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UK Offers 16 to 17 Year Olds One Dose of Pfizer/BioNTech COVID-19 Vaccine

Brittany Jordan



The NHS has been asked to prepare to vaccinate 16 to 17 year olds “as soon as possible,” Health Secretary Sajid Javid said on Wednesday.

It comes after the Joint Committee on Vaccination and Immunisation (JCVI) published its recommendation to offer one dose of  Pfizer/BioNTech COVID-19 vaccine to everyone in the age group.

Official data from early July indicated that about 40 percent of students in England had antibodies. Public Health England said the one dose of Pfizer/BioNTech vaccine “should act as a ‘booster’ to their immunity.”

The JCVI said it will update its recommendation before the second doses are due at approximately 12 weeks after the first dose.

The Pfizer/BioNTech vaccine is currently the only CCP (Chinese Communist Party) virus vaccine that is authorised for use on children over 12 years old.

The JCVI has previously recommended offering two doses of the vaccines to children over 12 years old who are at higher risks of getting severe symptoms from COVID-19 and who live with an immunosuppressed person.

In a statement published on Wednesday, JCVI said that it considers the potential benefits of getting the Pfizer/BioNTech COVID-19 vaccine “continue[s] to outweigh potential harms” for adults.

But when it comes to healthy children, “there is more uncertainty in the precision of the harm-benefit balance when considering the impacts on children and young people themselves,” the JCVI said, adding that older children are more likely to benefit from vaccination than younger children.

On July 19, the JCVI has said it held the view that the “minimal health benefits of offering universal COVID-19 vaccination to children do not outweigh the potential risks” at the time, but would keep new data under review.

It said on Wednesday that the UK Chief Medical Officers had asked it to accelerate its planned review “in view of the progress in offering COVID-19 vaccination to all adults and recent changes to the epidemiology of COVID-19 in the UK.”

The JCVI said its advice is based on the main focus that the decision should benefit children and young people themselves rather than indirectly benefiting others, and with the understanding that the UK public values the safety of the vaccines more than their potential benefits.

In consideration of the safety of the vaccine, the JCVI said the adverse reactions after vaccination in the 12 to 17 age group are generally mild, self-limiting, and short-lived, typically lasting 1 to 2 days.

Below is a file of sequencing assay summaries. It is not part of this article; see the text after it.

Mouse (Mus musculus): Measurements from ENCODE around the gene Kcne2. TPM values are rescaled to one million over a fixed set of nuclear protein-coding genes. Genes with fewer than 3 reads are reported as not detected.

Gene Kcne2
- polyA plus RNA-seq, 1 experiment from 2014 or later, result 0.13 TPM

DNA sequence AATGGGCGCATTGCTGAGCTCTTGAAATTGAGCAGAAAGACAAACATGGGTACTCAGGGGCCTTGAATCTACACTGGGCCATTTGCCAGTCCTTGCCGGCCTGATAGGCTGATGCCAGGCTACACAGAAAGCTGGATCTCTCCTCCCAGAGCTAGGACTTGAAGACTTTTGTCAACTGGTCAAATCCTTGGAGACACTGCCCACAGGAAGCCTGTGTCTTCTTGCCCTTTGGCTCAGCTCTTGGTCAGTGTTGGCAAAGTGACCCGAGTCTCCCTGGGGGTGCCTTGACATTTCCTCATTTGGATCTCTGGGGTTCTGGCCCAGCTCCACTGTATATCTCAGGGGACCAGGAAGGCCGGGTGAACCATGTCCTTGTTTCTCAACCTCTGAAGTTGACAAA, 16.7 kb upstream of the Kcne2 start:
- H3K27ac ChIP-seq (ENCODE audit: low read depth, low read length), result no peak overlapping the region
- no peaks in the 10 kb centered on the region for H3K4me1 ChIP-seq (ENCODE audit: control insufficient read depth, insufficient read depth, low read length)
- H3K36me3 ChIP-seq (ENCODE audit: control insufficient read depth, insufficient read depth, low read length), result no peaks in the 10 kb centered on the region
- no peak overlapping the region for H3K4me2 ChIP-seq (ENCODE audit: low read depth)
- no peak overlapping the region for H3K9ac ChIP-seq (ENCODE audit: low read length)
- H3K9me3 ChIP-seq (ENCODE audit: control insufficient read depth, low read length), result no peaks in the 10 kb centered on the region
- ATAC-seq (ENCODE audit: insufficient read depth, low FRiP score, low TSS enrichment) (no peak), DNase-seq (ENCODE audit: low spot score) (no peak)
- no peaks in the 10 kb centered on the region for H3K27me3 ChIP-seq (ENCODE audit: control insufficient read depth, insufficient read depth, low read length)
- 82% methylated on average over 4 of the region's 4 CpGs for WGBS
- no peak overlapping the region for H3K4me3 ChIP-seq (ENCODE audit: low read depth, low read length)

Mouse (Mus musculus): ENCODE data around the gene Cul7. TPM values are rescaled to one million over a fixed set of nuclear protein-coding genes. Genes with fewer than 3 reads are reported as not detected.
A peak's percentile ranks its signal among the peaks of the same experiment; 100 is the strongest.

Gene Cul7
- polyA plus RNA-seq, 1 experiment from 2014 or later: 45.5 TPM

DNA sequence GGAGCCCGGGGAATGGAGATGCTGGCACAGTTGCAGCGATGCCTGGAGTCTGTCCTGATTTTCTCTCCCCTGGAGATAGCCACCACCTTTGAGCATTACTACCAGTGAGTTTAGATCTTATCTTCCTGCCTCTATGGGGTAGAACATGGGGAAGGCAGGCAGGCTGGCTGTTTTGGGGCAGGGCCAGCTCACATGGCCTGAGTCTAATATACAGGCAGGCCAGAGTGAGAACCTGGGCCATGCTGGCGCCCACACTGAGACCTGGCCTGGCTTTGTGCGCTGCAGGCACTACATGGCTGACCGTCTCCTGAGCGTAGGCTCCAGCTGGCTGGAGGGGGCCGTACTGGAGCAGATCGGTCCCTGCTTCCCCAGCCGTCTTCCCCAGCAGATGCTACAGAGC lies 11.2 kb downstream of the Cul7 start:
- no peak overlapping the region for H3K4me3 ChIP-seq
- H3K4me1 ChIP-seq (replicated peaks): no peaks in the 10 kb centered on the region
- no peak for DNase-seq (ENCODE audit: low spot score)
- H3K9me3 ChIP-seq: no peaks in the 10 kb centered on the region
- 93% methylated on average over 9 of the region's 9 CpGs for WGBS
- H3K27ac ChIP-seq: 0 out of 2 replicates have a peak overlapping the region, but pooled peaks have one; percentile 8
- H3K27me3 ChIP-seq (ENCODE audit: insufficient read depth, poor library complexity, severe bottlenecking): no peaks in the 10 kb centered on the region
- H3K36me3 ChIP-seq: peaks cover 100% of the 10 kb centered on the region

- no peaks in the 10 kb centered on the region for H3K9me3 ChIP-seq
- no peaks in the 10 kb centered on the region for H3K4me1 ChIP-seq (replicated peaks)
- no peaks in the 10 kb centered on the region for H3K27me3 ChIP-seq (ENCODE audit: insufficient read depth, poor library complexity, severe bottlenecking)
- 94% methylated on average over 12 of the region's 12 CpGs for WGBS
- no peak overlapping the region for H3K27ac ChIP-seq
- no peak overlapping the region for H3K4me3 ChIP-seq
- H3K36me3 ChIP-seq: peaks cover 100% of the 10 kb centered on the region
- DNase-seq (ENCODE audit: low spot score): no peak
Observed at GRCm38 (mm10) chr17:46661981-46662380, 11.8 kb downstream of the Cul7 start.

As for the reports of myocarditis [inflammation of the heart muscle] and pericarditis [inflammation of the membrane around the heart] after receiving Pfizer/BioNTech or Moderna vaccines, the JCVI cited U.S. official data on adults, suggesting these reactions are extremely rare, occur more frequently shortly after the second dose, and are of a “milder phenotype” with most people recovering quickly. The cause of these adverse reactions is currently unknown, and medium and long-term safety data of the vaccines are not currently available.

According to official data, fewer than 30 children have died because of COVID-19 in the UK as of March this year, corresponding to a mortality rate of two deaths per million.

The JCVI said that current clinical data suggests Pfizer/BioNTech is 100 percent efficient against COVID-19, but the trial was too small to assess the efficacy against severe COVID-19 in 12 to 15 year olds.

Among the 449 cases of Paediatric Inflammatory Multisystem Syndrome following COVID-19 infection between March and July 2020, 44 percent were in intensive care and 1.1 percent died. The JCVI said the epidemiology and underlying cause of the syndrome are largely unknown, and there is no real-world estimate of vaccine effectiveness.

The JCVI also took into consideration the “mental health and education impacts of COVID-19 on children and young people,” which are mostly caused by government intervention methods to control the spread of the virus.

“The extent to which vaccination may mitigate the mental health and educational impacts of COVID-19 on children and young people is difficult to quantify,” the JCVI said.

Two models on what impact vaccinating children and young people could have on hospitalisations and deaths in older adults were also considered, but the JCVI concluded that such benefits are “highly uncertain.”

The JCVI also considered the disruption a school-based vaccination programme could bring to education, but alternative treatments or prevention against COVID-19 were not mentioned in the statement.

Brittany Jordan is an award-winning journalist who reports on breaking news in the U.S. and globally for the Federal Inquirer. Prior to her position at the Federal Inquirer, she was a general assignment features reporter for Newsweek, where she wrote about technology, politics, government news and important global events around the world. Her work has also appeared in the Washington Post, the South Florida Sun-Sentinel, Toronto Star, Frederick News-Post, West Hawaii Today, the Miami Herald, and more. Brittany enjoys food, travel, photography, and hoarding notebooks and journals. Her goal is to do more longform features journalism, narrative writing and documentary work, and to one day write a successful novel and screenplay.

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